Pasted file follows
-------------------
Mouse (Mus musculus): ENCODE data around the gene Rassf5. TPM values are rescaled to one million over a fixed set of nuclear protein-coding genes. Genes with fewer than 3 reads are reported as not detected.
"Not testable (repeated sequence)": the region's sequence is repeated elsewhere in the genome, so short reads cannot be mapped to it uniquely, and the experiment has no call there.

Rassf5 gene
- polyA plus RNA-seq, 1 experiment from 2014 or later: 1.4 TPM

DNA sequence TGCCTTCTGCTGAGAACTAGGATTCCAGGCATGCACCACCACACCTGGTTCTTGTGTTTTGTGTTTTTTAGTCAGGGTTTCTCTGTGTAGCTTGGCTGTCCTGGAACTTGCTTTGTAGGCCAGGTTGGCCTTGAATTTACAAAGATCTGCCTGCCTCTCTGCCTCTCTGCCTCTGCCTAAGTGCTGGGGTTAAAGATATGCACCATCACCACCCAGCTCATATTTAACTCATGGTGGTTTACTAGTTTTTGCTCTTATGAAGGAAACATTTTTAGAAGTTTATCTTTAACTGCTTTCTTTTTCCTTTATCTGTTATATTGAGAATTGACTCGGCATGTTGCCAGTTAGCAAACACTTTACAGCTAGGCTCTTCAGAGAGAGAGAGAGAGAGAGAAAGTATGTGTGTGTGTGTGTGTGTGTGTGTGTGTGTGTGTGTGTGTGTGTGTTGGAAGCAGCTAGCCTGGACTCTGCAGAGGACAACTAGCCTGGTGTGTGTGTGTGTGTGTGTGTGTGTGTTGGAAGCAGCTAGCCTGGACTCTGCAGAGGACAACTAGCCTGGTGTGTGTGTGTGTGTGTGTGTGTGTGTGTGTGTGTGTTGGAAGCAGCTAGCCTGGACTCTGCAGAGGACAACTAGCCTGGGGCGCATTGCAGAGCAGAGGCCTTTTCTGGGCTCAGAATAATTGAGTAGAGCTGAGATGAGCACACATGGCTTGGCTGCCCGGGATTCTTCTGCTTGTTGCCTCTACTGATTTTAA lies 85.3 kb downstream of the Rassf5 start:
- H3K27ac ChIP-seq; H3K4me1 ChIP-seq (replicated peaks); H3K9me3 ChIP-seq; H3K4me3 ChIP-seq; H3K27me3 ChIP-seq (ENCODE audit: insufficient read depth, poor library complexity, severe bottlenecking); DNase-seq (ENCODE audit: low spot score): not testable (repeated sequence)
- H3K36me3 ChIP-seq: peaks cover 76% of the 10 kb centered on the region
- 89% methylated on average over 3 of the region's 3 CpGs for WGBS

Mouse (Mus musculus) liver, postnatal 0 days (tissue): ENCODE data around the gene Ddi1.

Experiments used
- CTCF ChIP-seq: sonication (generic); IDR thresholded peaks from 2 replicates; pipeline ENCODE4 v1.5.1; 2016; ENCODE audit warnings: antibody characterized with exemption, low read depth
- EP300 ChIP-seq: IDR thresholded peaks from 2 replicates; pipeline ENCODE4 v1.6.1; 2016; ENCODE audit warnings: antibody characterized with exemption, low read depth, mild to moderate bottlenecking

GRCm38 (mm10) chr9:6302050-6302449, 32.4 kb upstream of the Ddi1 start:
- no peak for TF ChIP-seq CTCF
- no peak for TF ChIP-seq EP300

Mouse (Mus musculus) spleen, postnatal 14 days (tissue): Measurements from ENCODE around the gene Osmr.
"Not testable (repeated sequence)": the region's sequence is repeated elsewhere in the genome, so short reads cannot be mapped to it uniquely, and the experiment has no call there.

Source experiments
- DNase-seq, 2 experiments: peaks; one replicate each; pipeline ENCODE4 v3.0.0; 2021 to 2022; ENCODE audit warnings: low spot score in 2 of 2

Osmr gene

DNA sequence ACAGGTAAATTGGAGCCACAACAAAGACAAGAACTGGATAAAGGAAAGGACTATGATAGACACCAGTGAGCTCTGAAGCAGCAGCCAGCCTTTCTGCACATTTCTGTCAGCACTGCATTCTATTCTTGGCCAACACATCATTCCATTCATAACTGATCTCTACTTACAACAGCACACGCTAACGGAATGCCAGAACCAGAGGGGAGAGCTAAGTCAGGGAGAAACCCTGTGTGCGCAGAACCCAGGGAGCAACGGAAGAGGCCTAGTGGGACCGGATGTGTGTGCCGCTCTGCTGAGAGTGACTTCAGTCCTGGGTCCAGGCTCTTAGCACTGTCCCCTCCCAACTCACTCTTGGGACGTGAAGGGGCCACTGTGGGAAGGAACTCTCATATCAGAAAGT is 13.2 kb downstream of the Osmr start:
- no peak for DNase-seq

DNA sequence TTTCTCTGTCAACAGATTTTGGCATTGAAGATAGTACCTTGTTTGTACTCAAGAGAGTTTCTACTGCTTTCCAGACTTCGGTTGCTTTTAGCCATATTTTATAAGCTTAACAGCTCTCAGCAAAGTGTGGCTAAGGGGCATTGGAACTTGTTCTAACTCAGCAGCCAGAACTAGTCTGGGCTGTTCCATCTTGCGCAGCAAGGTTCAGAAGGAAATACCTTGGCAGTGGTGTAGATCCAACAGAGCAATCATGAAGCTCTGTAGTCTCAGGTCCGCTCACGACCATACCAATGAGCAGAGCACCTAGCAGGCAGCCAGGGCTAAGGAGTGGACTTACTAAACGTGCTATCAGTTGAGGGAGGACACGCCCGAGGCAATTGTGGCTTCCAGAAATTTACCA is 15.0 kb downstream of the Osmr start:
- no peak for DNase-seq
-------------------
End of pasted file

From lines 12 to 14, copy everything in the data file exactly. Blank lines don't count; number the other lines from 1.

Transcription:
- EP300 ChIP-seq: IDR thresholded peaks from 2 replicates; pipeline ENCODE4 v1.6.1; 2016; ENCODE audit warnings: antibody characterized with exemption, low read depth, mild to moderate bottlenecking

GRCm38 (mm10) chr9:6302050-6302449, 32.4 kb upstream of the Ddi1 start:
- no peak for TF ChIP-seq CTCF